but now have glaucoma and prostate cancer—and qualify
for medical marijuana. This blog makes it sound like medical marijuana is available to the general public—which it is not. The title of story is deceptive to actual reality of the program. 

give people qualifed

posted by: StillRevolting | February 10, 2014  8:25pm

This fear probably can’t be realized without the government making it possible. Wait till the feds cave, we see it a couple farm bills from now, and Monsanto owns the patents on the seeds. The group’s core concern of message seems valid. Medical benefit is a lot harder to overcome for mom and dad than being able to offer lung cancer for tobacco and liver disease for alcohol in their conversations about choices with their kids. Goals for this group: Change the message from benefit to choice with a description of benefit as appropriate and keep it out of the farm bill to ensure that cousin Mary’s lovingly cared for garden does not need to originate from a seed packet in order to be clear of patent infringements and that users aren’t paying obscene taxes on inferior, overly regulated products.

posted by: SocialButterfly | February 10, 2014  8:46pm

This story and the title of the blog appears to sensationalize medical marijuana law starting with the title: “Is Bg Marijuana the Next Big Tobacco?” This is not BIG MARIJUANA available to the general public—and to compare it to BIG TOBACCO is a disservice to a medically approved group of ailing people qualified to receive the drug legally. I personally doubly qualify for medical use of marijuana
and should be allowed to use it without this fanfare.

posted by: DrHunterSThompson | February 10, 2014  9:53pm

Well, if the weed industry is the next big tobacco, how lucky for us!

twist one up! watch the olympics.


posted by: Sioul | February 11, 2014  12:51pm

It doesn’t matter if any substance that alterates the mood and the mind is legal or not. People die every day from both legal and illegal ones. See the article in this link

There is shows that in 2010, prescription drugs killed more than 22,100 people in the US, more than twice as many as cocaine and heroin combined. How many more prescription drugs do we need? And how many more people do the legislators want to see die from those? What does it matter if it is legal or not? Abuse of any mind and mood altering substance eventually kills any user! My family and many other families suffer a lot from addicted people. When will enough be enough for all those who suffer and die from drug addiction and those who make money from it, legal or not?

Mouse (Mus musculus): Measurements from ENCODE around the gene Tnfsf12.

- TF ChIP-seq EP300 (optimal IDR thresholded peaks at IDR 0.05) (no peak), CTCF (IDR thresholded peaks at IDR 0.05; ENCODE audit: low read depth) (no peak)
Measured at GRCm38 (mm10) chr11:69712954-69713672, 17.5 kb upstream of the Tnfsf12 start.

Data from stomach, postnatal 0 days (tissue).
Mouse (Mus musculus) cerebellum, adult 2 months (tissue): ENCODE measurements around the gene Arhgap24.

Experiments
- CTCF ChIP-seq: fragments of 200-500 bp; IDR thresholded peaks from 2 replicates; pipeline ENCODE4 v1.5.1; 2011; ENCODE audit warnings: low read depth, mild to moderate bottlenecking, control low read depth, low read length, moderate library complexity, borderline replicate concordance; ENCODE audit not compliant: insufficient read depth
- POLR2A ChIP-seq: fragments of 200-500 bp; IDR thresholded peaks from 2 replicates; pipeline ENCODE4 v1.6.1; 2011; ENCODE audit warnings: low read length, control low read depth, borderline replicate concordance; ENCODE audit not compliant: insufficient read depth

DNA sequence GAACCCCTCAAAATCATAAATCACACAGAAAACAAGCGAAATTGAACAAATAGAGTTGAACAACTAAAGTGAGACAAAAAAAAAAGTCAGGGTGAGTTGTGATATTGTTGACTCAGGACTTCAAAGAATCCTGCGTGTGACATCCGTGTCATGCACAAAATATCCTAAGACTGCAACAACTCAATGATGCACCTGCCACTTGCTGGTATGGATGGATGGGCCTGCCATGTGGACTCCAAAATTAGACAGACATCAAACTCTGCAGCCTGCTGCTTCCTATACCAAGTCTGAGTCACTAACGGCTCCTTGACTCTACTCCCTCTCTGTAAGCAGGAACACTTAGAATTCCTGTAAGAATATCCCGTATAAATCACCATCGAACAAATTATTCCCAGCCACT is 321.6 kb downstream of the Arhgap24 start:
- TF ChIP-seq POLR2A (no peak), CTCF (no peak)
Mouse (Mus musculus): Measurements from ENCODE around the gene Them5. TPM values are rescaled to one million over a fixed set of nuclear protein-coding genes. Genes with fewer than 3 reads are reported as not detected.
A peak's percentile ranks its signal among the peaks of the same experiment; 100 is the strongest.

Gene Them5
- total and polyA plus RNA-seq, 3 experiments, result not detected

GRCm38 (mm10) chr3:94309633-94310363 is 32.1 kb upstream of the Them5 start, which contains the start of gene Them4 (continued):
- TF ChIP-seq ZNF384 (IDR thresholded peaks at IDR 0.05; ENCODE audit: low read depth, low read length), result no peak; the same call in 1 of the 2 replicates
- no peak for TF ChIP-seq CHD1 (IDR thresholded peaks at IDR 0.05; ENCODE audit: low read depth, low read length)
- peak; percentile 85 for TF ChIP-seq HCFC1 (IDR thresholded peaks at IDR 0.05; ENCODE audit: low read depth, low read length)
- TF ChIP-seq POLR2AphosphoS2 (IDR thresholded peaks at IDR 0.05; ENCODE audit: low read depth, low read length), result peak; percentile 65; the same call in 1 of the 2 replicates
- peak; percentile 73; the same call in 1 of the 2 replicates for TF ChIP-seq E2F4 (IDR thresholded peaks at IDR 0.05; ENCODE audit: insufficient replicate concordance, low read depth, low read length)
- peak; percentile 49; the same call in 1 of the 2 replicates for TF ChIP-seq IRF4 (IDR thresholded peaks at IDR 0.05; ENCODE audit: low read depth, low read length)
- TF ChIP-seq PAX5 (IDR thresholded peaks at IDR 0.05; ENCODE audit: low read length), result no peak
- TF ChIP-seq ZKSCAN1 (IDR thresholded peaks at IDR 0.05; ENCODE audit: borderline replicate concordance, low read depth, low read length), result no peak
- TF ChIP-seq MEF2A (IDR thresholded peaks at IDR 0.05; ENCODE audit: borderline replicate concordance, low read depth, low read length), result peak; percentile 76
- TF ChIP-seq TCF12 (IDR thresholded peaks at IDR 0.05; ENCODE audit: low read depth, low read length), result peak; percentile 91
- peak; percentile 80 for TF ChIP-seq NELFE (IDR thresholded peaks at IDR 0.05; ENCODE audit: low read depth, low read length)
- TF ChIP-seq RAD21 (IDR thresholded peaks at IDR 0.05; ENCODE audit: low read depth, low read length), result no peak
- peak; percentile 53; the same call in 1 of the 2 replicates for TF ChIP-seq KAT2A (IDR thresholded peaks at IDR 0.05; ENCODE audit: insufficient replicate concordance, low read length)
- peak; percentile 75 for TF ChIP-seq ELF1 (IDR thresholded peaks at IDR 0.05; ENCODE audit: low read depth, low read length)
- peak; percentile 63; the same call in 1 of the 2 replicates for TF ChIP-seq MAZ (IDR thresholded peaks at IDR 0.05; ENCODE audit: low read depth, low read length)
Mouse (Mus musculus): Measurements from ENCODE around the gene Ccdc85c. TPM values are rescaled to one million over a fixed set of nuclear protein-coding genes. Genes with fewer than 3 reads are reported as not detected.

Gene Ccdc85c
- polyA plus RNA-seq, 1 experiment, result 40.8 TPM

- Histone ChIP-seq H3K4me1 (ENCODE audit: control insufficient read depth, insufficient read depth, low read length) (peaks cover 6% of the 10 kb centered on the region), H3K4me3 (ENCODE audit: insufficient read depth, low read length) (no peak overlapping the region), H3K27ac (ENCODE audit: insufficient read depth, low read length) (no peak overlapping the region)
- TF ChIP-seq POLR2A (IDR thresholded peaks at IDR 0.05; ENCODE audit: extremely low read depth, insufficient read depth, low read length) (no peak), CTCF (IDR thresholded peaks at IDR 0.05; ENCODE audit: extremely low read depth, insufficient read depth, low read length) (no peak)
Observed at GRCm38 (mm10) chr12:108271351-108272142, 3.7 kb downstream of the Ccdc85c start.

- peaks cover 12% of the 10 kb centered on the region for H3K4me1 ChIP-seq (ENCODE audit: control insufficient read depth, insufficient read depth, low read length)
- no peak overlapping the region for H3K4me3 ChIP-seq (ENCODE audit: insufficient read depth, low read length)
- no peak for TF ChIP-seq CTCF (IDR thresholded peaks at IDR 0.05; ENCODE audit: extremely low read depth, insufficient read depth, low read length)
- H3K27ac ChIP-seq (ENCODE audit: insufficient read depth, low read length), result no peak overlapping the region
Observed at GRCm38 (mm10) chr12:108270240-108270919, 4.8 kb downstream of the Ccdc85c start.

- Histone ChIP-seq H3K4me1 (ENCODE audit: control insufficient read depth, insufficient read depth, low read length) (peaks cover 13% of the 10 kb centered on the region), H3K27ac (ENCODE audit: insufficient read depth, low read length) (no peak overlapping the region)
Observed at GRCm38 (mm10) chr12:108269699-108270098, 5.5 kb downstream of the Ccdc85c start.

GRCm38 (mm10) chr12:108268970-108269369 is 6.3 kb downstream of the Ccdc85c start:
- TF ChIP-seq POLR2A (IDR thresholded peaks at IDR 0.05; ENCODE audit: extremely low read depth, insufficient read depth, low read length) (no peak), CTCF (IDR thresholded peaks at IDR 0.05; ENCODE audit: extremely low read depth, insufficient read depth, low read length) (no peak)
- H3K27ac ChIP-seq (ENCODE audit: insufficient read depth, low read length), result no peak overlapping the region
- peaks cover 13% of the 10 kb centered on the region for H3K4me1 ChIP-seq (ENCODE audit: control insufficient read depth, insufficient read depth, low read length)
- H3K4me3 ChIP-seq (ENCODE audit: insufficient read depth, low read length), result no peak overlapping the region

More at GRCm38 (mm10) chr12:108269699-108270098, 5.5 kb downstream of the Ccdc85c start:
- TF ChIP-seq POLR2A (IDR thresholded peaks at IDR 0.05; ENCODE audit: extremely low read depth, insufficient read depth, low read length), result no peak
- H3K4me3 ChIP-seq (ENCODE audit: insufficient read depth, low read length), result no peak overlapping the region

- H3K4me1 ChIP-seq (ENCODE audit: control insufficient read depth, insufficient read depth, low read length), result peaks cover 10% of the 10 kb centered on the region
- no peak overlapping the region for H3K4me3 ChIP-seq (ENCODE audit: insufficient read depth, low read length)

posted by: Joebigjoe | February 11, 2014  1:07pm

You are right Sioul. My family has been there as well.

posted by: SocialButterfly | February 11, 2014  1:44pm

@Sioul: The fact that presription drugs killed 22,100 peoples a moot point—as all these drugs by law described the dangerous side-effects associated with each prescription - and people are allowed to choose their own medically approved poison.  The same warning will be given to medical users of marijuana.Just because you don’t have a medical use or marijuana—please do not speak for other people that do.

posted by: kbro23 | February 11, 2014  4:30pm

@StanMuzyk Medical marijuana become Big Marijuana when products like pot-laced soda, candies, and lotions begin to hit shelves, whether at dispensaries or not. Youth become the targets of these products and messages - just like with Big Tobacco and alcohol marketing.

posted by: Reader K | February 11, 2014  5:31pm

It has been documented that those with their eye on successfully marketing legal marijuana have said verbatim “Out target population is high school seniors”.  Last I knew high school seniors were NOT over 21, ever.  A lot of money stands to be gained by some, but if it follows the track of alcohol communities will ultimately lose.  With alcohol for every $1 gained in tax revenue, communities spend $10 in treatment and medical costs.  Def not a win.  This is a big issue that should be handled responsibly, thoughtfully and intentionally.

posted by: Janster57 | February 11, 2014  5:36pm

As with any Connecticut political organization or politician, the first question is who is paying them. I’m sure they’re not doing this as concerned citizens. How much would you bet that kennedy and friends are financed by the applicants who didn’t get a growing license? Their outrage seems a little late in the game to

posted by: SocialButterfly | February 11, 2014  5:39pm

@kbro23:  You are obviously in no medical need for marijuana—but please do not advocate the denial of medical marijuana—for people who have a valid medical need for the product,  It’s state law whether you like it or not.